Joining the 200Hz system in presenting us with some attractive ‘numbers’ are the 42SL8000’s Full HD resolution, and a contrast ratio of 150,000:1 that’s one of the highest we’ve seen from a non-LED, non-plasma TV.
As ever, such contrast ratios have to be taken with a hefty pinch of salt. But the fact that the 150,000:1 figure is way higher than anything seen from previous LG LCD TVs at least raises hopes that the TV will produce LG’s best LCD black levels yet, overcoming the Korean brand’s usual shortcomings in this crucial area.
Final bits and bobs worth running by you are: the 42SL8000’s XD Engine video processor – a proprietary, multi-facetted LG system that’s delivered solid if unspectacular results in the past; LG’s RealCinema processor for enhanced Blu-ray playback; processors for enhancing colour saturations and contrast; and the option to choose between standard and wide colour gamuts.
The list above actually represents just a small sample of the plethora of options available via the 42SL8000’s beautifully presented onscreen menus. In fact, so plentiful are the tweaks that the TV has been officially endorsed by the Imaging Science Foundation, meaning that the TV carries two ‘ISF’ picture preset modes an ISF engineer can use to store picture settings optimised to your specific room conditions.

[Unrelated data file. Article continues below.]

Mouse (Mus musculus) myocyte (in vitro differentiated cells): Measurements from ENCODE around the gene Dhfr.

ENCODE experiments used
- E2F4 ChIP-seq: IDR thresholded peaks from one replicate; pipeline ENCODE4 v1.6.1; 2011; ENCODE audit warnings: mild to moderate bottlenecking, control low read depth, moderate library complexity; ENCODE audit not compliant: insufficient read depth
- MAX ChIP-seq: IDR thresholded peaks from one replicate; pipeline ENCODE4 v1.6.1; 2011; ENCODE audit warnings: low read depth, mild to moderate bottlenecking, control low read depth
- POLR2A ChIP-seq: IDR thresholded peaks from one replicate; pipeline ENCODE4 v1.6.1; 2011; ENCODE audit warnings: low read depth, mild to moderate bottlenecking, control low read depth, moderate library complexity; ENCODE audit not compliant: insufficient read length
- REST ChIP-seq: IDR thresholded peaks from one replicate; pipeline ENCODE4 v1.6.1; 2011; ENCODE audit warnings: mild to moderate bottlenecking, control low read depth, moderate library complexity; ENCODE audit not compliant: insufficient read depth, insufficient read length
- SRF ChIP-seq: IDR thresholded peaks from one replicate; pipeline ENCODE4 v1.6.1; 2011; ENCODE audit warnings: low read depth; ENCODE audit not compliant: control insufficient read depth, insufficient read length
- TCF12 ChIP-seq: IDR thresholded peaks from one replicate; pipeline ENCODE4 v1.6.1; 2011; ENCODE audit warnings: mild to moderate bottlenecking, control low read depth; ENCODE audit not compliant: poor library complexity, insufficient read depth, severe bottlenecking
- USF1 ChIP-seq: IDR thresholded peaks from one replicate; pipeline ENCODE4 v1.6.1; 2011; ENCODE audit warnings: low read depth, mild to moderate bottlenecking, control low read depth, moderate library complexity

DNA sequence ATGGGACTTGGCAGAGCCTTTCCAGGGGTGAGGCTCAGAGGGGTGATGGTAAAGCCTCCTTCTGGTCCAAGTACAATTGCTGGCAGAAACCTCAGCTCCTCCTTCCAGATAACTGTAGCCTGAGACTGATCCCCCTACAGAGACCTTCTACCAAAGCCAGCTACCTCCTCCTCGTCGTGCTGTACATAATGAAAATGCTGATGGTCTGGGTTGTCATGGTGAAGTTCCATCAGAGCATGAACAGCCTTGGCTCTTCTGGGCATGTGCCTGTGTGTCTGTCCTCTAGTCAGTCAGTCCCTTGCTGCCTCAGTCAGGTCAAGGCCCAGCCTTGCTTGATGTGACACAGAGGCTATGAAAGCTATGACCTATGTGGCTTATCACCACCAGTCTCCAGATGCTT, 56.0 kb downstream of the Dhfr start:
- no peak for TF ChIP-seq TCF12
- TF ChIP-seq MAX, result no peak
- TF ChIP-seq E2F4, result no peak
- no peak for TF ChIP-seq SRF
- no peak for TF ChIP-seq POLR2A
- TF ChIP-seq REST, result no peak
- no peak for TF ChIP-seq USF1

If we’re honest, some LG TVs we’ve seen have slightly flattered to deceive, with their sultry good looks and eye-catching feature lists giving way to some pretty average performance standards. But thankfully, the 42SL8000 follows through on its up-front appeal with easily LG’s best picture quality to date.
As I’d hoped, for instance, it produces a black level response that’s not only streets ahead of LG’s usual standards, but up there with the best offered by any brand’s non-LED LCD TVs. Dark scenes in movies and console games suffer only a little with the grey clouding that’s still so common in the LCD world. What’s more, dark scenes retain enough subtle background and greyscale information to make them look full of depth.
Even something as relentlessly black as the stunning new ”Batman: Arkham Asylum” Xbox 360/PS3 game is a constant joy to behold.
As with the vast majority of other LCD TVs, the 42SL8000’s black levels do drop off quite a bit if you have to watch the screen from much of an angle. But if your main seating position is directly in front of your TV, you’re laughing.
Helping to make the 42SL8000’s new-found black level prowess look even more striking, meanwhile, is the impressive intensity and brightness of its colour response. LG LCD TVs have long excelled in this area, of course. But the improvement in black levels makes colours look even more dynamic, as well as making colour tones generally look more natural. Especially during dark scenes.
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